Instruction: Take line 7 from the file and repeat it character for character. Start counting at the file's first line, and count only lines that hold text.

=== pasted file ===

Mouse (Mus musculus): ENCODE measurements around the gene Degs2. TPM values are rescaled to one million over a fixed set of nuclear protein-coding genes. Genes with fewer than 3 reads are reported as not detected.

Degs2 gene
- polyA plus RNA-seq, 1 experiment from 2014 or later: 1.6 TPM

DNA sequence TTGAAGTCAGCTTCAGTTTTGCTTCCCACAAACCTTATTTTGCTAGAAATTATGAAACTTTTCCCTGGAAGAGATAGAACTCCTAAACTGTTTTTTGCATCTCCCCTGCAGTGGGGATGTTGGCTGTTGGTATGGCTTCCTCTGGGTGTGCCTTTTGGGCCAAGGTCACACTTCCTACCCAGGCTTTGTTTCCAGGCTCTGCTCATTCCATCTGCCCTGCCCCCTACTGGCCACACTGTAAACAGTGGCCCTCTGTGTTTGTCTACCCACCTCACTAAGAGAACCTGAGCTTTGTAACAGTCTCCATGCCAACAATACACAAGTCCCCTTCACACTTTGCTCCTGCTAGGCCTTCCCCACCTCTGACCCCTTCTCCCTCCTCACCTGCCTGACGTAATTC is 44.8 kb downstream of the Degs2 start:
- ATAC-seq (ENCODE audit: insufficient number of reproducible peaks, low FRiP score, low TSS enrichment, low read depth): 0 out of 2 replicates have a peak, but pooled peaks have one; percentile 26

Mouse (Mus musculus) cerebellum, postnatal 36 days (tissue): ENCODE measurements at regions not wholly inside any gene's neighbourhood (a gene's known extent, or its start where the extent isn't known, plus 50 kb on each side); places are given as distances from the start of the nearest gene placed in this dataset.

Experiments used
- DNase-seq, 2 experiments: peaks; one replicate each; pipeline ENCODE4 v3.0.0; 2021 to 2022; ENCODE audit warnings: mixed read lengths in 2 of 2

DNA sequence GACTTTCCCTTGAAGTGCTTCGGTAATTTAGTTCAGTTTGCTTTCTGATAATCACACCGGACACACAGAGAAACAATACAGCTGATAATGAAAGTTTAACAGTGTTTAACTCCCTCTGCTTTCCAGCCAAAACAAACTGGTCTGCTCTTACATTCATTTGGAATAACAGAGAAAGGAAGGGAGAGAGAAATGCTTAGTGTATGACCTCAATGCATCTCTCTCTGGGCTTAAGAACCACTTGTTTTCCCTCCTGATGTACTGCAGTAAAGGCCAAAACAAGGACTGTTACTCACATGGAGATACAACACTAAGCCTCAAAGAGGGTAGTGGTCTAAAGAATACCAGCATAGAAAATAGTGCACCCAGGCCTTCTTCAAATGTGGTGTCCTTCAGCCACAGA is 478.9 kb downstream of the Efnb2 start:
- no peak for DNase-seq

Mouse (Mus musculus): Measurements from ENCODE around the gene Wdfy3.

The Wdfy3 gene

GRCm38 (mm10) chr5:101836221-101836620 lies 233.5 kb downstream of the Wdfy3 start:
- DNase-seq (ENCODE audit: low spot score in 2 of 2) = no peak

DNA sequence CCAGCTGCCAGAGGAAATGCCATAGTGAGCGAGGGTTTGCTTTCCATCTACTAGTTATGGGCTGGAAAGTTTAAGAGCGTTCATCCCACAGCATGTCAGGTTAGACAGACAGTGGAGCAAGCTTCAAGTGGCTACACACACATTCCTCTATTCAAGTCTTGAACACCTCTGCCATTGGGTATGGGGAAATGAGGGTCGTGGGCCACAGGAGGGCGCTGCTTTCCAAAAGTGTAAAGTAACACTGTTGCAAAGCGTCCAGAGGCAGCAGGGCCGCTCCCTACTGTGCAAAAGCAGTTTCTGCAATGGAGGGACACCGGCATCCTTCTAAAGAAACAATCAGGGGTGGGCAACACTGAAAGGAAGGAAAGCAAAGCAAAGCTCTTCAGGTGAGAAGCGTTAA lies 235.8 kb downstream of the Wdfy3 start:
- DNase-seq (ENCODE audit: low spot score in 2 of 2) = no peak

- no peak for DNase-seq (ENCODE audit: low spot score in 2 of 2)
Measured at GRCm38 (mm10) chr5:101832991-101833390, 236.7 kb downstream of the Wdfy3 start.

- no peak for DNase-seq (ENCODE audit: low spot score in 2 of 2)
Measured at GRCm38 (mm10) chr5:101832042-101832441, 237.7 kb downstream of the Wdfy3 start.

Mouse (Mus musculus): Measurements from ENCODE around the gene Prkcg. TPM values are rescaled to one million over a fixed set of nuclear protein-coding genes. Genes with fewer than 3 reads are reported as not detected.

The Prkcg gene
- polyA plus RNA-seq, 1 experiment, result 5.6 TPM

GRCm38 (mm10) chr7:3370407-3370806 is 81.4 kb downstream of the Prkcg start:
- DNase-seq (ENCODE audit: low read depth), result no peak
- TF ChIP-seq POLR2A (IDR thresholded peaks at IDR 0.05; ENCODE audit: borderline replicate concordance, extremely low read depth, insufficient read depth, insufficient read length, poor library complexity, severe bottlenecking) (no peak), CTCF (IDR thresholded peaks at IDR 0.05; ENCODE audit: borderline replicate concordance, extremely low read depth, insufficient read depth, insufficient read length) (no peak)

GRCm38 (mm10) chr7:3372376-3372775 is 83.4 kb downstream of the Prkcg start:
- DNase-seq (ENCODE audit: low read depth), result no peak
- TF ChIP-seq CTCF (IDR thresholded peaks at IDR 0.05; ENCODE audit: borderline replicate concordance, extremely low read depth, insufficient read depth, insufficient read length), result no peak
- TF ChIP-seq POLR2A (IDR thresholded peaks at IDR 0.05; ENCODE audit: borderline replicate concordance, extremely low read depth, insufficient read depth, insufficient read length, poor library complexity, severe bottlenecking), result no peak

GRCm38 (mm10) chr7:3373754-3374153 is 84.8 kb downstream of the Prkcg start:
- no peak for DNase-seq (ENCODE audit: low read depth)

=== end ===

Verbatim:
Experiments used